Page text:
Terry Nelson: But it’s just, the kids have the wrong idea. They see the glory and the – they don’t see the death and destruction. They just see the fancy pickup truck and the big sombrero, the nice boots and the girlfriends and the lifestyle but it doesn’t – the irony is that doesn’t dawn on a kid, you don’t see many old drug traffickers. You know, it’s a—

Dean Becker: No.

Terry Nelson: Most of them are in their mid-thirties and early forties. You don’t see – it’s not like the drug mob and the old mafia where you have sixty, seventy year old Dons sitting around. It’s a young man’s game because it is so violent.

Dean Becker: Yeah, there was s story just a week ago in the Houston Chronicle talking about that they were convicting or sentencing the last member of a drug gang and here in Houston and I notice contained within the story they said it was “one of hundreds” of such distribution outfits here in Houston alone.

Terry Nelson: Yeah, that’s going to make a big difference, isn’t it?

Dean Becker: Well, and it’s been a few years since these guys have been convicted, others have probably picked up the mantle, ran with it and somebody else is now running with it because—

Terry Nelson: Of course, the guy that worked for him is now running their organization that’s just the way it works because it’s — I don’t know any other way to say it but a hamster wheel. You get off, you get on, get off, you get on and that’s’ just the way and it keeps doing that until we change our strategy on how to deal with it.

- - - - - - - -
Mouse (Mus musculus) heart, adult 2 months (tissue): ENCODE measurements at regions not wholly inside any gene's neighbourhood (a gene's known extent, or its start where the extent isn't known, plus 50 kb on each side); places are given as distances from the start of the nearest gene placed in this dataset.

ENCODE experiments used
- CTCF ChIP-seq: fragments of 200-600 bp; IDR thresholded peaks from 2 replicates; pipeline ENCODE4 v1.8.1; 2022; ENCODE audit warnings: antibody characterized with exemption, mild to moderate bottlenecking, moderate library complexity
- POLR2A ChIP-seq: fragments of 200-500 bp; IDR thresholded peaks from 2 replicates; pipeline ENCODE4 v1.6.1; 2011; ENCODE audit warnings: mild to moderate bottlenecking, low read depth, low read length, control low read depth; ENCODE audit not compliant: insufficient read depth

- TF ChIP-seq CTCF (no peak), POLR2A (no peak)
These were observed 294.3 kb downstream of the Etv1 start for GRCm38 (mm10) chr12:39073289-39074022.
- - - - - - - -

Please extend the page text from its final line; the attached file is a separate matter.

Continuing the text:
Dean Becker: I like to call it an eternal rain dance, you know?

Terry Nelson: That’s good.

Dean Becker: (Laughs) with an eternal Chant of Prohibition.

Terry Nelson: Well, give me more money, give me more money and give me more toys and I can make a bigger difference and just before the time comes for the budget there will be a few more arrests and there will be people on television and you’ll have the money on the table and the guns and say, “Well this two year investigation is now over and we’ve arrested this organization. We’ve put them out of business and we made a big dent in the drug trade.”

Well, if you made such a dent how come you have this same propaganda put out every six months? You just made the biggest drug bust ever and six months later, “Yeah, we just made the biggest drug bust ever.” It keeps going up they don’t keep getting smaller.

Dean Becker: Well, Terry they admit that they get perhaps 10% some say as much as 15%. How can they ever call that a success?

Terry Nelson: Well and once again, the same thing applies. I think the number is 16% of what they catch and that’s in the Western hemisphere and in Europe it’s not quite so high. It’s about 5% or 7%, I believe or actually 2% in some of the Far East countries with all they are catching at west point but once again, so, if you’ve got a 100,000 pounds coming in and you catch 50,000 pounds of it that hurts it a little bit. It drives the price up on the other 50,000. Whereas if you get 10% of it and 9,000 pounds gets in, the price is going to be down a little lower and they are not going to fight for it. It’s something that the more you catch – you don’t make progress because you escalate the price and increase the violence.